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SaskPower to Develop Wind, Solar and Geothermal Power to Meet 50% Renewable Target

Jan. 7, 2016
Today, about 25% of Saskatchewan’s generation capacity comes from renewable sources – 20% from hydro and 5% or 220 megawatts (MW) from wind

SaskPower is committed to reducing emissions for a more environmentally sustainable future, and earlier this fall, Minister responsible for SaskPower Bill Boyd joined SaskPower President and CEO Mike Marsh to announce that the corporation had set a target to double the percentage of renewable electricity generation capacity in Saskatchewan by 2030.

“An objective of 50 percent renewable power by 2030 is ambitious, but I’m confident SaskPower can meet the target by taking an ‘all of the above’ approach to planning,” said Minister Boyd. “That means a major expansion of wind power augmented by other renewables, such as solar, biomass, geothermal and hydro, to go along with the world leading Boundary Dam 3 carbon capture project and more natural gas generation. This is the framework for a responsible clean energy plan that will reduce greenhouse gas emissions while ensuring Saskatchewan has a reliable, affordable supply of electricity for years to come.”

Today, about 25% of Saskatchewan’s generation capacity comes from renewable sources – 20% from hydro and 5% or 220 megawatts (MW) from wind. Three new wind power projects already approved or in development will add another 207 MW of renewable generation by 2020.

SaskPower is planning to move forward with utility scale solar power generation, which would include at least 60 MW of solar, with a competitive procurement beginning in 2016. In an effort to expand the number of customers generating solar power, the corporation is also reviewing its Net Metering program, which offers customers generating up to 100 kilowatts of renewable energy technology the opportunity to get credit for the unused portion of their excess electricity.

SaskPower has invested in geothermal technology pre-feasibility studies to evaluate its potential in Saskatchewan. The corporation is optimistic that it can be a part of our diversified energy future, and will continue to work with the industry to determine how the technology could work within our system.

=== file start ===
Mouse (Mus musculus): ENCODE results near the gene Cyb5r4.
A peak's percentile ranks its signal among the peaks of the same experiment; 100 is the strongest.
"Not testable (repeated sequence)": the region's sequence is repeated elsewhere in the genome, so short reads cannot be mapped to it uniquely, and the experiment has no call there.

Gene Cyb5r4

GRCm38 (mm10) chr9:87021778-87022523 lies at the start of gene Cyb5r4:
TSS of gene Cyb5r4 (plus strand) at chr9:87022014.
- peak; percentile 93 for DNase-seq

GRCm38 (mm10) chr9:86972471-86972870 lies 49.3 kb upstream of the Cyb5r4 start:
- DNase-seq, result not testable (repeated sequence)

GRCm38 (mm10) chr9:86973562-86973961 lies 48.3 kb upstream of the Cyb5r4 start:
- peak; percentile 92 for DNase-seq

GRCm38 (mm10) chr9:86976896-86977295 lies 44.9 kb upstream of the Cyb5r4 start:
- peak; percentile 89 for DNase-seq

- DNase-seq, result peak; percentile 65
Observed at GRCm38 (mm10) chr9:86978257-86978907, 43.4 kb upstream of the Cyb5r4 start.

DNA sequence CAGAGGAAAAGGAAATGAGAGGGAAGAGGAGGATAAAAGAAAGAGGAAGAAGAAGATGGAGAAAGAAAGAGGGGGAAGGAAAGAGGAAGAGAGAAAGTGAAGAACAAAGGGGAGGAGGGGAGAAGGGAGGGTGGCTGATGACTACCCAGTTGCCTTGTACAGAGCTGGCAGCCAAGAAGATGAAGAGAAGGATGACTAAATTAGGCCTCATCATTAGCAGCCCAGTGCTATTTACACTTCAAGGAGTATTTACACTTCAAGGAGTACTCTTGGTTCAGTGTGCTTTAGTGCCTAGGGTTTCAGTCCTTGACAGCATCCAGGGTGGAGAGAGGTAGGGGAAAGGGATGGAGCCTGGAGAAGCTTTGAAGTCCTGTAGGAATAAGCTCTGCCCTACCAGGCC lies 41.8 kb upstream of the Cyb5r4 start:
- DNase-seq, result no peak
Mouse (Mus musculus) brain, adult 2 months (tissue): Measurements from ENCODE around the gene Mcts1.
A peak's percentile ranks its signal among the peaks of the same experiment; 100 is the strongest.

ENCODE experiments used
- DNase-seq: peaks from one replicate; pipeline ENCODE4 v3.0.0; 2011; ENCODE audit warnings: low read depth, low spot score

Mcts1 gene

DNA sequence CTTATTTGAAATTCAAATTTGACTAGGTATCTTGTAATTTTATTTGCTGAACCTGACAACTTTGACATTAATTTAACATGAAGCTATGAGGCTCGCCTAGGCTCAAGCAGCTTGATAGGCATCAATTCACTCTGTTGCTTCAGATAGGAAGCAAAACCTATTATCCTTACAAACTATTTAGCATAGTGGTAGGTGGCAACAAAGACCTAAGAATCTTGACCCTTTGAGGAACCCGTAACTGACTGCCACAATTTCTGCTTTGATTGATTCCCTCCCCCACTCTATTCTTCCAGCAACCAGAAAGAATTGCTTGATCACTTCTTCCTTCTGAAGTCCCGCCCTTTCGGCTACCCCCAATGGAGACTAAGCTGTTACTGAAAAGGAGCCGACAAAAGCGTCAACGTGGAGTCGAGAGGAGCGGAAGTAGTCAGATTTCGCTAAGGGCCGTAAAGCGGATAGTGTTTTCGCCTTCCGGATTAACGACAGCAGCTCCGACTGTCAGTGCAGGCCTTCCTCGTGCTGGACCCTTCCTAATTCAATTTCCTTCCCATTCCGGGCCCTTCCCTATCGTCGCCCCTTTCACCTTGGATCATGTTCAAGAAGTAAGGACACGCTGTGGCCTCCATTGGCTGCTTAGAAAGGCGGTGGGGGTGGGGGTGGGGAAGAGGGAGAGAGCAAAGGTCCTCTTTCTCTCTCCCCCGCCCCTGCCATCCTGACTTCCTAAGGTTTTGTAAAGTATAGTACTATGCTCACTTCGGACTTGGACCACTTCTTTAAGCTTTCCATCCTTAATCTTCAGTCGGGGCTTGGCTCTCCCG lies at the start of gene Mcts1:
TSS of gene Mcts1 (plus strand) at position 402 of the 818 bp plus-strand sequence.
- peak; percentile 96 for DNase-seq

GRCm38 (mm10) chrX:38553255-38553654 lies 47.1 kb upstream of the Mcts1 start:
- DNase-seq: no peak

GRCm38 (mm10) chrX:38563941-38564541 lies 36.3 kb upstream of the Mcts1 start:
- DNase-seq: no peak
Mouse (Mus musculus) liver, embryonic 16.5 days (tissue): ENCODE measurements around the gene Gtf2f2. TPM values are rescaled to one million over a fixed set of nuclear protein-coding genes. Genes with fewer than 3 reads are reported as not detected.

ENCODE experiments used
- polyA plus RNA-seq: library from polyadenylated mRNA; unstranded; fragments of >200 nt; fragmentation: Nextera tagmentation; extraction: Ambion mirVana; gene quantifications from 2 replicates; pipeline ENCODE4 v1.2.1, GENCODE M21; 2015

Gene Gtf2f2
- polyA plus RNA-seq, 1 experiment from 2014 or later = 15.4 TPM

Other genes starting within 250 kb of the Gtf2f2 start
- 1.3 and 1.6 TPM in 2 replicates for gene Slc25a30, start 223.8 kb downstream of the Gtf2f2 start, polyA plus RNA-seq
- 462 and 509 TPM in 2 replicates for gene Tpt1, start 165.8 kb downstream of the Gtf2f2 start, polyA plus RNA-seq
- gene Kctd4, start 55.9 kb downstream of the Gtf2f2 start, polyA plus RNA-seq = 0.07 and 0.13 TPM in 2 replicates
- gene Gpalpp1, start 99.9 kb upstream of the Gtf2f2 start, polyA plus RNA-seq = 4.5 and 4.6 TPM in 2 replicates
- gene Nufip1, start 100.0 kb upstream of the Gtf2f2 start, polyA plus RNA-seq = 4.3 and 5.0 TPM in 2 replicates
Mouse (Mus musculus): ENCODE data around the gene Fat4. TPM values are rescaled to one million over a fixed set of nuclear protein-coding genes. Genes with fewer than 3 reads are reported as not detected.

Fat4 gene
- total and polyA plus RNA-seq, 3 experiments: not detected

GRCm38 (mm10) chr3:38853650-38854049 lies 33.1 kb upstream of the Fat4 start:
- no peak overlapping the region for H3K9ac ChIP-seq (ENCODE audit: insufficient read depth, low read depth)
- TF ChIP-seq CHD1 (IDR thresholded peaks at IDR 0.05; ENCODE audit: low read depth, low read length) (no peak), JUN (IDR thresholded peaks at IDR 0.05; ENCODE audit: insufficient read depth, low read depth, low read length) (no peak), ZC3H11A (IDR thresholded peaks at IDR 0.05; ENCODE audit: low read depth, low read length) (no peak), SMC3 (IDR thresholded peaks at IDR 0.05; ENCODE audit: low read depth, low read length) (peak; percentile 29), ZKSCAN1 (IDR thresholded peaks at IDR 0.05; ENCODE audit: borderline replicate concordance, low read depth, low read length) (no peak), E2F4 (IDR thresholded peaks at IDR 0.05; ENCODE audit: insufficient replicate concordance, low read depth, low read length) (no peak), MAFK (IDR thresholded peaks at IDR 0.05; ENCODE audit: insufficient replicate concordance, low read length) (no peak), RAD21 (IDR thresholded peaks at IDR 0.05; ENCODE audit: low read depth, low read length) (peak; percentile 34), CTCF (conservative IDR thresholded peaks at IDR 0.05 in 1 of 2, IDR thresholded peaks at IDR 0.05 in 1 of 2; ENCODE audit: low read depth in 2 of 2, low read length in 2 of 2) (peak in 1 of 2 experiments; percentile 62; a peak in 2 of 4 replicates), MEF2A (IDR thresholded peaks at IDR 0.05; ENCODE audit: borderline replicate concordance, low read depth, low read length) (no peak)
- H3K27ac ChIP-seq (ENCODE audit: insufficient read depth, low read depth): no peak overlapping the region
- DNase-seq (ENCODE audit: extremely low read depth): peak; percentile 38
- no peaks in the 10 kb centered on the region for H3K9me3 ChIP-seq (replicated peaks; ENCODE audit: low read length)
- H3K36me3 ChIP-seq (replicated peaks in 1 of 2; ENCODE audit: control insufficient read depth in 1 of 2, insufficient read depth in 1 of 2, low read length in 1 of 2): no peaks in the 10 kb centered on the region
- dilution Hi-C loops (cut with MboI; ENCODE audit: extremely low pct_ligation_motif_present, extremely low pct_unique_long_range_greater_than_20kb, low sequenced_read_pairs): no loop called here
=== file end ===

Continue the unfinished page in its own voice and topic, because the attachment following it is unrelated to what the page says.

SaskPower’s plans to expand wind could make the company a leader in Canada. However, SaskPower President and CEO Mike Marsh emphasized that adding wind and other renewables in a way that’s affordable for customers is what’s important.

“The key here is that wind power has become much more economic over the years as the technology has developed. We’ve been able to understand how wind operates on our grid so we can add it in a way that balances our priorities of maintaining a sustainable and diversified generation mix with the delivery of reliable and cost-effective power to our customers,” said Marsh. “We’ll take that same approach to adding other clean options to make our renewables target of up to 50% by 2030,” he said.

To meet the target of up to 50% of SaskPower’s generation capacity from renewable sources, the corporation will be moving forward with procurement of another 100 MW of wind generation in 2016 and will develop up to 1,600 MW of new wind generation between 2019 and 2030.

“SaskPower’s new wind energy targets represent an important step forward for wind energy in Saskatchewan and will enable the province to capture more of its plentiful and cost-effective wind energy resources,” said Robert Hornung, President of the Canadian Wind Energy Association (CanWEA). “An initial procurement of 100 MW of new wind energy in 2016, followed by a series of planned future procurements for additional wind energy, will attract significant interest and ensure a highly competitive process that will produce low cost clean electricity generation for Saskatchewan ratepayers.”

Adding more clean electricity builds on SaskPower’s innovative carbon capture and storage initiatives, which the corporation will continue to explore in order to determine how to replace conventional coal-fired electricity generation in light of existing and emerging greenhouse gas emissions regulations.

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